Elon Musk’s New Baby Is This Robot

Musk is hyping up the Optimus robot — but skeptics are not hard to find.

a photo illustration of Elon Musk peering from behind the Tesla humanoid robot

From PayPal to Tesla and SpaceX, Elon Musk’s various companies have overhauled the way we pay for things, fuel our cars, and send mega-rich people and astronauts to space.

Now, the controversial entrepreneur’s next goal is to bring robots to factory floors and, eventually, our homes.

Tesla, Musk’s electric car company, is set to unveil a prototype of its humanoid robot — called Tesla Bot, or Optimus — next week during its annual AI Day event. The goal is to bring thousands of robots to work in Tesla production facilities, replacing humans in tasks that are “unsafe, repetitive or boring,” according to the AI page on the company’s website. Musk has previously said that Tesla plans to introduce the robots to the consumer market by 2023 (but the company has often missed target dates in the past).

Last week, Musk tweeted that the robots will be controlled by AI developed by Tesla’s Autopilot team, which also programs the self-driving software used in the company’s vehicles.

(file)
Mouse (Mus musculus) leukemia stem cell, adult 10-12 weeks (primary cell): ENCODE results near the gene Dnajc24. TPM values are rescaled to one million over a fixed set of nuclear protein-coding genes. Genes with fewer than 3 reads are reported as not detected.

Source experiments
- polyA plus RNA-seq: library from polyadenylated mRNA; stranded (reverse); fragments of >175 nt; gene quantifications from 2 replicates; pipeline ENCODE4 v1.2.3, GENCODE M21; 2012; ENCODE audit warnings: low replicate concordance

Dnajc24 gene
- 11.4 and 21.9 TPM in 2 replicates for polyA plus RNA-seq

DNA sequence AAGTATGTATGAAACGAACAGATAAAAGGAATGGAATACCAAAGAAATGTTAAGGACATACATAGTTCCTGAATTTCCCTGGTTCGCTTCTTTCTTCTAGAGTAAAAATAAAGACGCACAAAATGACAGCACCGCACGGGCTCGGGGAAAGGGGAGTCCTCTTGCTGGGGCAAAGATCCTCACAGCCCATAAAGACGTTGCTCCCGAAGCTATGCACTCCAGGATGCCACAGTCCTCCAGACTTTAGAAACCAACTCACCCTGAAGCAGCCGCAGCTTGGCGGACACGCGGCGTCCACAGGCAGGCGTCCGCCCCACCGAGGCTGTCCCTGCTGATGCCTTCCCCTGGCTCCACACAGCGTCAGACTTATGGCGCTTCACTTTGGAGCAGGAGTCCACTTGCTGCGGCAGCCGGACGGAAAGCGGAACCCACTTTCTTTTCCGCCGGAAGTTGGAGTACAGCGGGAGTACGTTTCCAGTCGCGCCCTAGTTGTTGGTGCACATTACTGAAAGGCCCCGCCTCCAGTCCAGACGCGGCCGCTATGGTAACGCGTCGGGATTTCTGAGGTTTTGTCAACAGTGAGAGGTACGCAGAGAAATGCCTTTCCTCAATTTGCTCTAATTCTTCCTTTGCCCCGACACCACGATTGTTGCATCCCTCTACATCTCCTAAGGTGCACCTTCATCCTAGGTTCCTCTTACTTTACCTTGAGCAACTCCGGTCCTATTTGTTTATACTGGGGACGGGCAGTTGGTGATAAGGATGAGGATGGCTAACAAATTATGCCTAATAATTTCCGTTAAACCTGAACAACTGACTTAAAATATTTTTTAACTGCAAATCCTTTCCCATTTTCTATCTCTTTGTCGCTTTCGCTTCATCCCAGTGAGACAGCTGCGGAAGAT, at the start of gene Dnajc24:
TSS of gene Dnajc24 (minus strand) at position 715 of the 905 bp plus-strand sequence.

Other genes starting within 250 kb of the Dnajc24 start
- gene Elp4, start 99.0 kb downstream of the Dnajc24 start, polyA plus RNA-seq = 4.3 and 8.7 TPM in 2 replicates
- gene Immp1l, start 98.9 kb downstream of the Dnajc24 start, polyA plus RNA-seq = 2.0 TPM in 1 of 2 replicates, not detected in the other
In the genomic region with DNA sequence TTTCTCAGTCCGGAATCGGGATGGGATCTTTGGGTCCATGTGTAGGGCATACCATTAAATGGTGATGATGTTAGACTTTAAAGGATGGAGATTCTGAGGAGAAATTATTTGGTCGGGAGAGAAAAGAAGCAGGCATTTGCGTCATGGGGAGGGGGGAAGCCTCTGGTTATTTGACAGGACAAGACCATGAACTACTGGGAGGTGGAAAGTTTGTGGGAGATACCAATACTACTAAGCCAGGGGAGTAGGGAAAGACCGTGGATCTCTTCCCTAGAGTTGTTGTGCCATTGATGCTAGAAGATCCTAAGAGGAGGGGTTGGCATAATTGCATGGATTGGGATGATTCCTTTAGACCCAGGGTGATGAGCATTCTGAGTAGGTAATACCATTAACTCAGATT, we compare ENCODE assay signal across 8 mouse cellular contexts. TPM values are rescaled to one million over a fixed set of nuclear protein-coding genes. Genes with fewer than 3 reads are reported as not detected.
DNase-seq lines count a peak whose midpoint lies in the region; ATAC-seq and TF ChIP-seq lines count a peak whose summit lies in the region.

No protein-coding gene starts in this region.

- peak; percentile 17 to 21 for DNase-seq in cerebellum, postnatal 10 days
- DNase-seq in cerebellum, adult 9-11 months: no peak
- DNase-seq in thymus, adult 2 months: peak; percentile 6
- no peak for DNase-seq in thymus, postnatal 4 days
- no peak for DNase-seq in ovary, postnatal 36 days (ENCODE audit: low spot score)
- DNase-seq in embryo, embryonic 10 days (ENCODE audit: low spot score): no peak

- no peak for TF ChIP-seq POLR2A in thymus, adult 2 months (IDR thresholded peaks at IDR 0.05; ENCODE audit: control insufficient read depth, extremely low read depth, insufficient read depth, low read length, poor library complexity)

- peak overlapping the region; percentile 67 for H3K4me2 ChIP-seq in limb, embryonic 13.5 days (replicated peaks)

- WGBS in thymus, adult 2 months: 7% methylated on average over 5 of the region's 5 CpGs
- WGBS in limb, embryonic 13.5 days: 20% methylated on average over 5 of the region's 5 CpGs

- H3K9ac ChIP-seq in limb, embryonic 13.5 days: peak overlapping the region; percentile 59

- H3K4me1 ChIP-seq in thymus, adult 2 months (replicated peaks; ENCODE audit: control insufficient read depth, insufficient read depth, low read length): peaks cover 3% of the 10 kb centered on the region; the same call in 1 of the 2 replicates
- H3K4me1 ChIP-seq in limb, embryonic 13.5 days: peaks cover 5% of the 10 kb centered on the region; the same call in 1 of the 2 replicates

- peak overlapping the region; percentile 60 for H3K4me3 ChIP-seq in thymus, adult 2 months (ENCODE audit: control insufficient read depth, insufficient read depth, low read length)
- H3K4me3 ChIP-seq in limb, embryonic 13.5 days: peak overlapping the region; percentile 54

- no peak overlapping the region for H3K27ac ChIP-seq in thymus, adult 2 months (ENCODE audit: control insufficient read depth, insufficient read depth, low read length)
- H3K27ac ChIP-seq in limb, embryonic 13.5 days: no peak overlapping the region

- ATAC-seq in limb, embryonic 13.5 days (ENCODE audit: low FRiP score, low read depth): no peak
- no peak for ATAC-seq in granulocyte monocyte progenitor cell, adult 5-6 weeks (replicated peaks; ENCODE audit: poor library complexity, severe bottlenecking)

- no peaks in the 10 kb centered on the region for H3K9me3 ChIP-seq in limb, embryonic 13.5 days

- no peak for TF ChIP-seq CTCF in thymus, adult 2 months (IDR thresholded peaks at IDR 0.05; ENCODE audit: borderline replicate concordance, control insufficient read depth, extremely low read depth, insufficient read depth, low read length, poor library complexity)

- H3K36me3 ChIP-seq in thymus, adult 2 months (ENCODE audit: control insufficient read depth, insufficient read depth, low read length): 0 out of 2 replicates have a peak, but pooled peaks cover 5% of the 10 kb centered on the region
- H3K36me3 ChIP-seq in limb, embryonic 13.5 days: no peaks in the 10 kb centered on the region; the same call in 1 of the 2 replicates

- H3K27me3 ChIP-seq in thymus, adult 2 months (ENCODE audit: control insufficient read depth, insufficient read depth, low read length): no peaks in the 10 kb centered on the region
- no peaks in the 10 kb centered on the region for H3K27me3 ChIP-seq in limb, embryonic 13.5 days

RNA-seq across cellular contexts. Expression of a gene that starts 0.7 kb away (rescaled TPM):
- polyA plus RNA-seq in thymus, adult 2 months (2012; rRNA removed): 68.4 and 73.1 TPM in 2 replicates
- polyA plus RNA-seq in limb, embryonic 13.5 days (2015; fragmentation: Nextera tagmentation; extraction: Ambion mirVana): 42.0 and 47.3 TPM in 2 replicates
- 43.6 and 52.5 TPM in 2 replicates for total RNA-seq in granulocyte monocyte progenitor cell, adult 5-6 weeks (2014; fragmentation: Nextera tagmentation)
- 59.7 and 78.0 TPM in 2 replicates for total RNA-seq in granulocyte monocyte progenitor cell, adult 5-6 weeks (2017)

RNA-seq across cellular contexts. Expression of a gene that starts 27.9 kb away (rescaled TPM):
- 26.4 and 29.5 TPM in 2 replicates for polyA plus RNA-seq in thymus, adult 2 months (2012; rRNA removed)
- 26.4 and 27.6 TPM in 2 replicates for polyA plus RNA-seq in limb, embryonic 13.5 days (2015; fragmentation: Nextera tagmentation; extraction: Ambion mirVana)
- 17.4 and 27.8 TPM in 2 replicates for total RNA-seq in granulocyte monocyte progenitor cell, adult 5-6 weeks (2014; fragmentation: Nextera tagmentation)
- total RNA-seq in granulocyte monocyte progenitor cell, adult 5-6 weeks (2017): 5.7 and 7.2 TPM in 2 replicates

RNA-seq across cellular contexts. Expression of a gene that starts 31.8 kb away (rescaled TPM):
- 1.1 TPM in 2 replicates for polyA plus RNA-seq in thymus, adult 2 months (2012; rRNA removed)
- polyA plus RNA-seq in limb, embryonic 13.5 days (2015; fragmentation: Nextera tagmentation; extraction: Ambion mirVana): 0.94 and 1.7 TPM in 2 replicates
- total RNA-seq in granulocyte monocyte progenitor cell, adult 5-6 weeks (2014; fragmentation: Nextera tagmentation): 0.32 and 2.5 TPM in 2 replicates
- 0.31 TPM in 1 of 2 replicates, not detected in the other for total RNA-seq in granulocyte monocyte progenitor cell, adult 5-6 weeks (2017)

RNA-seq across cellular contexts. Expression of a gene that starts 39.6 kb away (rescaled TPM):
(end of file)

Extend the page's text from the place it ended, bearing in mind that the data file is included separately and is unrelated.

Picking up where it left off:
It’s a curious turn of events for a man who has spoken openly of his fears of AI on many occasions and has said he worries about a Terminator-like apocalypse.


Not much else is known about Optimus. A nonworking version of it stood onstage last year. The bot stands around 5 feet 8 inches tall, weighs 127 pounds, and will be, according to Musk, “friendly.” It’s a curious turn of events for a man who has spoken openly of his fears of AI on many occasions and has said he worries about a Terminator-like apocalypse.

The world of robotics is full of skeptics who are asking a similar question: How likely are we to see a massive breakthrough in the development of humanoids from Tesla?

“If the objective of humanoid robotics is to emulate the human condition in a manner that’s perceptually indistinguishable from the human mind and body — [we’re] not very far [advanced] at all,” Carl Strathearn, research fellow in AI and humanoid robotics at Edinburgh Napier University, told BuzzFeed News.

Development of humanoid robotics is still in its early stages, Strathearn said; current breakthroughs tend to be so minor that they’re limited to academia, rather than big, brash presentations by publicly listed companies.